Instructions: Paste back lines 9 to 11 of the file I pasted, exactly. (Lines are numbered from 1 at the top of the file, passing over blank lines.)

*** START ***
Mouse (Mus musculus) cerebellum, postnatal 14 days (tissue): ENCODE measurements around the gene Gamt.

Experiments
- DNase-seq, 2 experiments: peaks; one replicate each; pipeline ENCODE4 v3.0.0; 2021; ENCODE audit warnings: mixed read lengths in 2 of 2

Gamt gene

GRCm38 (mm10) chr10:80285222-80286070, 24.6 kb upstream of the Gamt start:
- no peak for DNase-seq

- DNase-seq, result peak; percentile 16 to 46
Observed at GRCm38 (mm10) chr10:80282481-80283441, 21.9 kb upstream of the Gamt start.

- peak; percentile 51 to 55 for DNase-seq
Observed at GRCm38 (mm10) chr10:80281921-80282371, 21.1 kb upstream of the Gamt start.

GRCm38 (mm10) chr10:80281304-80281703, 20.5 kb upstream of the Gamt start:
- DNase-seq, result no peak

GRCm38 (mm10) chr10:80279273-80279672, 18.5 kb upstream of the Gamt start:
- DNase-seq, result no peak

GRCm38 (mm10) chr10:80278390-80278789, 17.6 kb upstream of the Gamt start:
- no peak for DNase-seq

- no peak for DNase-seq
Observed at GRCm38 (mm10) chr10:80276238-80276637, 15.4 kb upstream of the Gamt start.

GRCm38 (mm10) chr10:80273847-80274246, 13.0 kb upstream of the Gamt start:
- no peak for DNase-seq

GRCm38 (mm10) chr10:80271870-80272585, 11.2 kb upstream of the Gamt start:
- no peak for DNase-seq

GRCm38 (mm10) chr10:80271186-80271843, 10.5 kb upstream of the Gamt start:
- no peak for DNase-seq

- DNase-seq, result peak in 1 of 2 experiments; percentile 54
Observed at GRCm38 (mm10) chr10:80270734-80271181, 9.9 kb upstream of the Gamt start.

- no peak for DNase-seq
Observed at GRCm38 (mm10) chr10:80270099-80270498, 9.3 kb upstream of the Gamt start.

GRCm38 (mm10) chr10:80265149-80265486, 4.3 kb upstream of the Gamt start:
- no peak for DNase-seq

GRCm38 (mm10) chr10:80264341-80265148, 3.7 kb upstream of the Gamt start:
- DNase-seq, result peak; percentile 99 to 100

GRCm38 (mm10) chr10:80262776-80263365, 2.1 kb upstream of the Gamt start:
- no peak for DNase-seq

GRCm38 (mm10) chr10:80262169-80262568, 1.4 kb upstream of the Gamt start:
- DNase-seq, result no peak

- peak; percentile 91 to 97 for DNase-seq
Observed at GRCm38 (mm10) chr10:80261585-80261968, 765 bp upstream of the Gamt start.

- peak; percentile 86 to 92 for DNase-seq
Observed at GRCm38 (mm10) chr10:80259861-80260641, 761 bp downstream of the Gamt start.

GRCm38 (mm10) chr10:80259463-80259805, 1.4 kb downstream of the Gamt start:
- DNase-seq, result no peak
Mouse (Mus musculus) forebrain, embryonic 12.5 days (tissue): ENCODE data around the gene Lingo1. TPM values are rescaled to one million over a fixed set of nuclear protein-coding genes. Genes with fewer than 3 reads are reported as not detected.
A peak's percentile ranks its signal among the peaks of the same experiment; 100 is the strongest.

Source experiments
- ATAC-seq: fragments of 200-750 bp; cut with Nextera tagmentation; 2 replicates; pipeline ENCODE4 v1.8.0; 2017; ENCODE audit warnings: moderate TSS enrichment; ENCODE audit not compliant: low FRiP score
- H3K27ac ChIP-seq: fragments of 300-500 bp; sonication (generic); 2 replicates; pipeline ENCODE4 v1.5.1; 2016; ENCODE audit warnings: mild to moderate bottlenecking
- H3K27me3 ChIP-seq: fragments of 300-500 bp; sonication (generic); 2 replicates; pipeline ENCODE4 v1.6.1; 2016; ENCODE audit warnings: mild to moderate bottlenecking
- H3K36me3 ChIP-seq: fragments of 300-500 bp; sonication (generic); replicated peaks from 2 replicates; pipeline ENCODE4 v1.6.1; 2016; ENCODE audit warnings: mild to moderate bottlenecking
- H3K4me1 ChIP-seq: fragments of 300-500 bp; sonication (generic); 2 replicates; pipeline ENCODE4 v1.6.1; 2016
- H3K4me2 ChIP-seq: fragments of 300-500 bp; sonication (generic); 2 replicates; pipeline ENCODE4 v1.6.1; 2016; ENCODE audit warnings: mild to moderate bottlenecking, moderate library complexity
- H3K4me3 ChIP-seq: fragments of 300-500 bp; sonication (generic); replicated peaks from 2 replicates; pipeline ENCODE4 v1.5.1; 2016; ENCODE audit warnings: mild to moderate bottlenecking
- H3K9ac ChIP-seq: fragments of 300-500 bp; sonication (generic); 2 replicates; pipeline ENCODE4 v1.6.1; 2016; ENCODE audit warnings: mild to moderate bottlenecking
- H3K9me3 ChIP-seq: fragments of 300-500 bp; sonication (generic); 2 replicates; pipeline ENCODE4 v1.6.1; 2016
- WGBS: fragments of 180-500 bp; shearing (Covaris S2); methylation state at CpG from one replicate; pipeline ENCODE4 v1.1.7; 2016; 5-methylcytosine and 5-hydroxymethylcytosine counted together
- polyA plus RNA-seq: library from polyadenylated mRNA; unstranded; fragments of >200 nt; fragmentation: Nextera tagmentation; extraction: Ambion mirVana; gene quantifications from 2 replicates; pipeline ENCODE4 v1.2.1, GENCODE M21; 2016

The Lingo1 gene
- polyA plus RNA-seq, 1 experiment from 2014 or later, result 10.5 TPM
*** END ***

- peak; percentile 51 to 55 for DNase-seq
Observed at GRCm38 (mm10) chr10:80281921-80282371, 21.1 kb upstream of the Gamt start.

GRCm38 (mm10) chr10:80281304-80281703, 20.5 kb upstream of the Gamt start: